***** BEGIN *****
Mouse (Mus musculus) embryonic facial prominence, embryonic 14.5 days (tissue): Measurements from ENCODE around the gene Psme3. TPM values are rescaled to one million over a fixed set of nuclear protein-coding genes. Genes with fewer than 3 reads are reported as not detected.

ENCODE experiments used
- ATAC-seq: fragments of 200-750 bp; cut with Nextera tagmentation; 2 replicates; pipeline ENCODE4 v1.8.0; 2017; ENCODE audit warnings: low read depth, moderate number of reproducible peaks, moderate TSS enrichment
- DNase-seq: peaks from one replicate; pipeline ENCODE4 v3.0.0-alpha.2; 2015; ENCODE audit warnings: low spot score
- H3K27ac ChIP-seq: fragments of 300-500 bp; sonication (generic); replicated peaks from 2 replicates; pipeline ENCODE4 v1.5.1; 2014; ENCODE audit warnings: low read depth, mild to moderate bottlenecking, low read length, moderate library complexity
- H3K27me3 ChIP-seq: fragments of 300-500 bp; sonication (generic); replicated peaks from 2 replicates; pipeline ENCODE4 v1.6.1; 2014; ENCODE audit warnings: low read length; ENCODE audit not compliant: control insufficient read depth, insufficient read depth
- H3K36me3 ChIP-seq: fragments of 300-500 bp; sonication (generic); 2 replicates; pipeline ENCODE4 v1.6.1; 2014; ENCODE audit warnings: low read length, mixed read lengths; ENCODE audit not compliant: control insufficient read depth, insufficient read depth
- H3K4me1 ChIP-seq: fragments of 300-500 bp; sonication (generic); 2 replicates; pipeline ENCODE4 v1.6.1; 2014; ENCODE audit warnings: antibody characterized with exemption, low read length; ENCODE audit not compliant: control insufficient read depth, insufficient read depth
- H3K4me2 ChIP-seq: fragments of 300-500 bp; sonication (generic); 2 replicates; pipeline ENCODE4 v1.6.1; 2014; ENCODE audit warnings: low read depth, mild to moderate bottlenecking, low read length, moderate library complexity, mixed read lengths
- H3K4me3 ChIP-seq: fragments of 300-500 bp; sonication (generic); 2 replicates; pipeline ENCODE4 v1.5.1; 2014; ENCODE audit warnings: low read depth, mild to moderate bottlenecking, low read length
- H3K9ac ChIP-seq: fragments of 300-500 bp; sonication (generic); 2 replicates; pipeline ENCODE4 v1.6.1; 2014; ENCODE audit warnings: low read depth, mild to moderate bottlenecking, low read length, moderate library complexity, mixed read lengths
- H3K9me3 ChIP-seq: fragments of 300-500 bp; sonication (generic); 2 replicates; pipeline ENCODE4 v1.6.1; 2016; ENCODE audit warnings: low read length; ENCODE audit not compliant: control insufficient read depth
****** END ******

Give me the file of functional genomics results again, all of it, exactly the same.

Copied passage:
Mouse (Mus musculus) embryonic facial prominence, embryonic 14.5 days (tissue): Measurements from ENCODE around the gene Psme3. TPM values are rescaled to one million over a fixed set of nuclear protein-coding genes. Genes with fewer than 3 reads are reported as not detected.

ENCODE experiments used
- ATAC-seq: fragments of 200-750 bp; cut with Nextera tagmentation; 2 replicates; pipeline ENCODE4 v1.8.0; 2017; ENCODE audit warnings: low read depth, moderate number of reproducible peaks, moderate TSS enrichment
- DNase-seq: peaks from one replicate; pipeline ENCODE4 v3.0.0-alpha.2; 2015; ENCODE audit warnings: low spot score
- H3K27ac ChIP-seq: fragments of 300-500 bp; sonication (generic); replicated peaks from 2 replicates; pipeline ENCODE4 v1.5.1; 2014; ENCODE audit warnings: low read depth, mild to moderate bottlenecking, low read length, moderate library complexity
- H3K27me3 ChIP-seq: fragments of 300-500 bp; sonication (generic); replicated peaks from 2 replicates; pipeline ENCODE4 v1.6.1; 2014; ENCODE audit warnings: low read length; ENCODE audit not compliant: control insufficient read depth, insufficient read depth
- H3K36me3 ChIP-seq: fragments of 300-500 bp; sonication (generic); 2 replicates; pipeline ENCODE4 v1.6.1; 2014; ENCODE audit warnings: low read length, mixed read lengths; ENCODE audit not compliant: control insufficient read depth, insufficient read depth
- H3K4me1 ChIP-seq: fragments of 300-500 bp; sonication (generic); 2 replicates; pipeline ENCODE4 v1.6.1; 2014; ENCODE audit warnings: antibody characterized with exemption, low read length; ENCODE audit not compliant: control insufficient read depth, insufficient read depth
- H3K4me2 ChIP-seq: fragments of 300-500 bp; sonication (generic); 2 replicates; pipeline ENCODE4 v1.6.1; 2014; ENCODE audit warnings: low read depth, mild to moderate bottlenecking, low read length, moderate library complexity, mixed read lengths
- H3K4me3 ChIP-seq: fragments of 300-500 bp; sonication (generic); 2 replicates; pipeline ENCODE4 v1.5.1; 2014; ENCODE audit warnings: low read depth, mild to moderate bottlenecking, low read length
- H3K9ac ChIP-seq: fragments of 300-500 bp; sonication (generic); 2 replicates; pipeline ENCODE4 v1.6.1; 2014; ENCODE audit warnings: low read depth, mild to moderate bottlenecking, low read length, moderate library complexity, mixed read lengths
- H3K9me3 ChIP-seq: fragments of 300-500 bp; sonication (generic); 2 replicates; pipeline ENCODE4 v1.6.1; 2016; ENCODE audit warnings: low read length; ENCODE audit not compliant: control insufficient read depth